When taking PrEP daily or consistently (at least 4 times per week), the risk of acquiring HIV is reduced by about 99% among MSM. While daily use is recommended in the U.S., taking PrEP consistently (at least 4 times per week) appears to provide similar levels of protection among MSM.  The effectiveness of oral PrEP is highly dependent on PrEP adherence. When taking oral PrEP daily or consistently, HIV acquisition is extremely rare and has not been observed in any of the studies described below. In clinical practice, a few cases of new HIV infections have been confirmed while HIV-negative individuals were on PrEP with verified adherence.

Regarding PrEP and heterosexual men and women, the CDC writes:

There is evidence for the effectiveness of PrEP when used recently (based on detecting TFV [tenofovir disoproxil fumarate, one of the drugs in Truvada] in plasma), which is estimated to be 88–90% as described below. There is no effectiveness estimate of PrEP when taken daily or consistently among heterosexuals; however, it is likely to be greater than the estimates corresponding to recent use and similar to what has been observed for MSM. The effectiveness of oral daily PrEP is highly dependent on PrEP adherence, with maximum effectiveness when taking PrEP daily and lower effectiveness when not taken consistently.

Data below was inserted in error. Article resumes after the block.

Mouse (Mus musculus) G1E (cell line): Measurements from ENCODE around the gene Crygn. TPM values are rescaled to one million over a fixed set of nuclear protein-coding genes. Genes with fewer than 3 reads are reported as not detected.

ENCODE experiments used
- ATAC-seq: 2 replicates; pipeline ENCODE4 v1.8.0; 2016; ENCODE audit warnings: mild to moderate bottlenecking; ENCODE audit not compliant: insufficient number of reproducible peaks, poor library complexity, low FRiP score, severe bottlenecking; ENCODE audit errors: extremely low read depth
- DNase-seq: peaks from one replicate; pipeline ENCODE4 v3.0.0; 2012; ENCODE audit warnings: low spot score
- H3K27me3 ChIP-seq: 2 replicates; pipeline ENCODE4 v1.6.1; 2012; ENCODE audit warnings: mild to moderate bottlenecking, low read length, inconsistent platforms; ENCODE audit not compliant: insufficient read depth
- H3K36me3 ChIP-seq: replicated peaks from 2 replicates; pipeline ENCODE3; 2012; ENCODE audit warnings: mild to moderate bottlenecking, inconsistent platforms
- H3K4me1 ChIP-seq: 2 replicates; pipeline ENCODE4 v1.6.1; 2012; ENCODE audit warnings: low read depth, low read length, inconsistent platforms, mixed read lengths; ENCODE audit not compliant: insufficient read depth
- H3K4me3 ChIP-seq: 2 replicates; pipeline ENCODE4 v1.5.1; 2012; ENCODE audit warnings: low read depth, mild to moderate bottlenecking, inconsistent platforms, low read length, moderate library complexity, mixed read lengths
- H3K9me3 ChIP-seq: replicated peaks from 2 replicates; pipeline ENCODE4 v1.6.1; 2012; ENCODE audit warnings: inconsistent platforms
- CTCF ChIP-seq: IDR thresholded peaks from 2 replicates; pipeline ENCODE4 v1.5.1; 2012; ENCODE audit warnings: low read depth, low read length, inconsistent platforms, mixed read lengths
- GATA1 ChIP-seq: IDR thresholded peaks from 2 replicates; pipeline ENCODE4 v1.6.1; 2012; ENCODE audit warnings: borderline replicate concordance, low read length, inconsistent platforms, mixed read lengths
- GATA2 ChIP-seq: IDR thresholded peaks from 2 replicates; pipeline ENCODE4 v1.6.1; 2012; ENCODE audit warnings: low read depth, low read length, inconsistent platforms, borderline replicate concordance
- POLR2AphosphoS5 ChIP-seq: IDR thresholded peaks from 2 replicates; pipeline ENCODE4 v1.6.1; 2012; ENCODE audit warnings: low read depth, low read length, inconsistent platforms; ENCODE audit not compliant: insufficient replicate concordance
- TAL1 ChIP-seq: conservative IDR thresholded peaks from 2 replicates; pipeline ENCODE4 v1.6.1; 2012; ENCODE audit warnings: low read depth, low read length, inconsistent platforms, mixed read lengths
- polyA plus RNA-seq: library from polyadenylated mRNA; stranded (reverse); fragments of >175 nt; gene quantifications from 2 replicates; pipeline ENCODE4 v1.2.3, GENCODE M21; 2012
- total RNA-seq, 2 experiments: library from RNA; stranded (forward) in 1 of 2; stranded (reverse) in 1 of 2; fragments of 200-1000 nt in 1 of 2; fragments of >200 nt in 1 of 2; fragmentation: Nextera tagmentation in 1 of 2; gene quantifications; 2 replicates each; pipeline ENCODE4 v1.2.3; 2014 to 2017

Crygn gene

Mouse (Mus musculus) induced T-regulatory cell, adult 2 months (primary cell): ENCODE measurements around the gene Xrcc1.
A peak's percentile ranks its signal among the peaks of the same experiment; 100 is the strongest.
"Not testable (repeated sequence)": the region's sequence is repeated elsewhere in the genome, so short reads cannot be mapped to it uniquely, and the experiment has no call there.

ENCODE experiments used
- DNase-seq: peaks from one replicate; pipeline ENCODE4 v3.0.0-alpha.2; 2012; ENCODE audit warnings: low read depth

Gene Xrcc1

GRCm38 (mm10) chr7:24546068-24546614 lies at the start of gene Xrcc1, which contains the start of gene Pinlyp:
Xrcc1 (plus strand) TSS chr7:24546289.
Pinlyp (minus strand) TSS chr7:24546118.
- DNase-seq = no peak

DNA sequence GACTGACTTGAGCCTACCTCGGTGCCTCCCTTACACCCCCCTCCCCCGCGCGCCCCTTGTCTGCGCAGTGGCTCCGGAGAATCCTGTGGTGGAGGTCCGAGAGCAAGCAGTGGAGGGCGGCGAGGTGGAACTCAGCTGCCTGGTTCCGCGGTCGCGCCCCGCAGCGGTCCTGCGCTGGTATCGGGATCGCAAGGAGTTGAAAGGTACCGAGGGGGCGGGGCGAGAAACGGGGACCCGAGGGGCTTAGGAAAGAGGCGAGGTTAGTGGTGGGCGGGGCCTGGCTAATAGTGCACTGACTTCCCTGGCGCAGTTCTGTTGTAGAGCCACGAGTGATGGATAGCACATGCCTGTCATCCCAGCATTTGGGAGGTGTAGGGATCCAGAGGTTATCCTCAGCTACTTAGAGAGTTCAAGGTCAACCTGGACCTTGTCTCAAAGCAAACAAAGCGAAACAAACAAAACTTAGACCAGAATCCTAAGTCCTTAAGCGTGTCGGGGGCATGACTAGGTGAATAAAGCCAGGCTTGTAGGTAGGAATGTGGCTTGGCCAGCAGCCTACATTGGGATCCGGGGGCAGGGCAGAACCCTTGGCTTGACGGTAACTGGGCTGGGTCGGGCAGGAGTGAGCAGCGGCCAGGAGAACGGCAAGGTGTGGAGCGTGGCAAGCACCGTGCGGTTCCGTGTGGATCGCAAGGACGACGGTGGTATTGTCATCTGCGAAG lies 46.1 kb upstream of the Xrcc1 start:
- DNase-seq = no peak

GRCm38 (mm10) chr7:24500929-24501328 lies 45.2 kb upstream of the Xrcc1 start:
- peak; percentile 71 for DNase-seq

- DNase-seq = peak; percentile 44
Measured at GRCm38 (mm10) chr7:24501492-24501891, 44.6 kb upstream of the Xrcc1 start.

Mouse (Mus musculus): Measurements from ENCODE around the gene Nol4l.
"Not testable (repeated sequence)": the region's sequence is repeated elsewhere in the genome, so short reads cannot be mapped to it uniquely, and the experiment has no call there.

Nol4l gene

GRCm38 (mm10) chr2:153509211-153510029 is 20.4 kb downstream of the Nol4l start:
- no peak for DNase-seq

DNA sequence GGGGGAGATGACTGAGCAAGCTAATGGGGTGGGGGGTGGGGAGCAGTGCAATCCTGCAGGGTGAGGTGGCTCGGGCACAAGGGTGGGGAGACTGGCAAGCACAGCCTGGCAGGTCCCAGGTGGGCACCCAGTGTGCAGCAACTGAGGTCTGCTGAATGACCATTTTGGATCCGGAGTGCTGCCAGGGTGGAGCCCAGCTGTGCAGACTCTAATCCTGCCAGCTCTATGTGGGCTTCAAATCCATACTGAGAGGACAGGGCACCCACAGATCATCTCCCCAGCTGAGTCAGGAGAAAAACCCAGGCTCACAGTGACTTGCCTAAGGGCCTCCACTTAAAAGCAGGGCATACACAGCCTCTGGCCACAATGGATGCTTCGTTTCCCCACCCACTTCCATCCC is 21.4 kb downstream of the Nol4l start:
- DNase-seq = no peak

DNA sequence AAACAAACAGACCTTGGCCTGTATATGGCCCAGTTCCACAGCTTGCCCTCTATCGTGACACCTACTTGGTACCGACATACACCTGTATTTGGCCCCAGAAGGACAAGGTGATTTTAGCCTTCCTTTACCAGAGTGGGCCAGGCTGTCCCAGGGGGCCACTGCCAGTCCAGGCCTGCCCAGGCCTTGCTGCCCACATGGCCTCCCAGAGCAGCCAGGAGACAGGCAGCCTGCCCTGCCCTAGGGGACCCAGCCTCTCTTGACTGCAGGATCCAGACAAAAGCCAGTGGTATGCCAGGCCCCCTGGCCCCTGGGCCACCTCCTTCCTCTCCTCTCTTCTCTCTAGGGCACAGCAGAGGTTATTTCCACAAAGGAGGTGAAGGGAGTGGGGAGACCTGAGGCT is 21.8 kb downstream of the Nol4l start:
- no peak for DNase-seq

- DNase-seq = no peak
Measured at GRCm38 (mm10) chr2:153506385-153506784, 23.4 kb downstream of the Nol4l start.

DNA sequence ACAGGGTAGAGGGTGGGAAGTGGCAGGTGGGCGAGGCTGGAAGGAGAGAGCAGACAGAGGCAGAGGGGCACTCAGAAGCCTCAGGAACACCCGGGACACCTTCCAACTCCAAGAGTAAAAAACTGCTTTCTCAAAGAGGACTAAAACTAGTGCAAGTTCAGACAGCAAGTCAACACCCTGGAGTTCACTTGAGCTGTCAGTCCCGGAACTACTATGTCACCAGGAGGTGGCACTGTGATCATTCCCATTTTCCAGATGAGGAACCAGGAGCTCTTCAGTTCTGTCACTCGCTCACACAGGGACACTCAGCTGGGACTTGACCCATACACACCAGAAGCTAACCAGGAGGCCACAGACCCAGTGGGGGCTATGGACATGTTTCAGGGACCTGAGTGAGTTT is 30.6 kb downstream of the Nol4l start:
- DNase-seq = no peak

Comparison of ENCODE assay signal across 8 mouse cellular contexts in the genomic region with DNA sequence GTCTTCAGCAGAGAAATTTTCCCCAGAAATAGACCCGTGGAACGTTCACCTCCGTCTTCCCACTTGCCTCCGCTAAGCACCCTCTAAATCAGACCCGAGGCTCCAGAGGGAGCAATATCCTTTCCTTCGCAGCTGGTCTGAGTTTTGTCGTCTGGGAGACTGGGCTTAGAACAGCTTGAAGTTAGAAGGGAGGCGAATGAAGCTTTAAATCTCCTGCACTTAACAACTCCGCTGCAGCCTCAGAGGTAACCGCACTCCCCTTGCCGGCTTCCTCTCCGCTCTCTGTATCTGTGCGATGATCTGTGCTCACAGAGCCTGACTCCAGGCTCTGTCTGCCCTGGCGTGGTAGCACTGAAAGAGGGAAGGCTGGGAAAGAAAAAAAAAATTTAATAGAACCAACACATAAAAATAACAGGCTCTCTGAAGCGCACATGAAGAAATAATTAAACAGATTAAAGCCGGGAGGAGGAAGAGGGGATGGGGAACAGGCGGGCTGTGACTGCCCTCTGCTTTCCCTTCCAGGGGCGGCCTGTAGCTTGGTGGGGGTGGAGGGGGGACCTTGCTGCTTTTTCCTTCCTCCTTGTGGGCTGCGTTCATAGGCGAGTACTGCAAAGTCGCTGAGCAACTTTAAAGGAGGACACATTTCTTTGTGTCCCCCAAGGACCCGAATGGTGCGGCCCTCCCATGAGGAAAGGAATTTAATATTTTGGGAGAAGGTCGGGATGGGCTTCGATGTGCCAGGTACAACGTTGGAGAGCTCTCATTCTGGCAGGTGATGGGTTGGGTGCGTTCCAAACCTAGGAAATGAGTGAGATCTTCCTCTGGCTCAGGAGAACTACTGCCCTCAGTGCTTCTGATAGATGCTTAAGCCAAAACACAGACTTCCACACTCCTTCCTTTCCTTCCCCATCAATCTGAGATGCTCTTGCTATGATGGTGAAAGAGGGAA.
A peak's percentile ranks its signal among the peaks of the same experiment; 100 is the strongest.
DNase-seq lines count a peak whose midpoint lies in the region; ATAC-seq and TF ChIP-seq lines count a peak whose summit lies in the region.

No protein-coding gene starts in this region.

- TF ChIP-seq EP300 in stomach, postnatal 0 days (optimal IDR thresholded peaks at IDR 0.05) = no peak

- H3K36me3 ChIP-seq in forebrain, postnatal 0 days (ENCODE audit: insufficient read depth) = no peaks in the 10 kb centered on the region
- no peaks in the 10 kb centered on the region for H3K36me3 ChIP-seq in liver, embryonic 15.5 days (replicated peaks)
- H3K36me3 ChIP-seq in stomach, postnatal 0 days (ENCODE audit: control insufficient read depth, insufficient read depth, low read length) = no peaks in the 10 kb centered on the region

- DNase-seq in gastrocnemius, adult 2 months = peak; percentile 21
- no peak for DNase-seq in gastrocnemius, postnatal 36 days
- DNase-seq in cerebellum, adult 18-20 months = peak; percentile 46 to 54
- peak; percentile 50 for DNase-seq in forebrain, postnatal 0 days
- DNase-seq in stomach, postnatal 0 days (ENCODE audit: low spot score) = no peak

Regarding PrEP and people who inject drugs (PWID), the CDC writes:

PWID face HIV risks from both injecting and sex behaviors. Studies on the effectiveness of PrEP when taken daily among PWID are limited. However, when taking PrEP consistently, the risk of acquiring HIV is reduced by an estimated 74–84% among PWID. These estimates are based on tenofovir alone and among a subset of PWID taking PrEP consistently, as verified by directly observed therapy or daily diary plus monthly pill count. The effectiveness of two-drug oral therapy has not been assessed among PWID but may be higher. The effectiveness of oral daily PrEP is highly dependent on PrEP adherence, with maximum effectiveness when taking PrEP daily and lower effectiveness when missing doses.

Content Source: https://www.poz.com/article/uu-prep-work-cdc-updates-answers#lid=d5ab18bd98.6d2e545b42

NovusACS specialize in HIV & Hepatitis C Treatment & Care, PrEP: HIV Prevention, and FREE STD/HIV/HepC Testing. Find a location near you. CLICK HERE

Havoc Into Victory: My HIV Story

Wanona Thomas
East Point, Georgia
Positive since 2016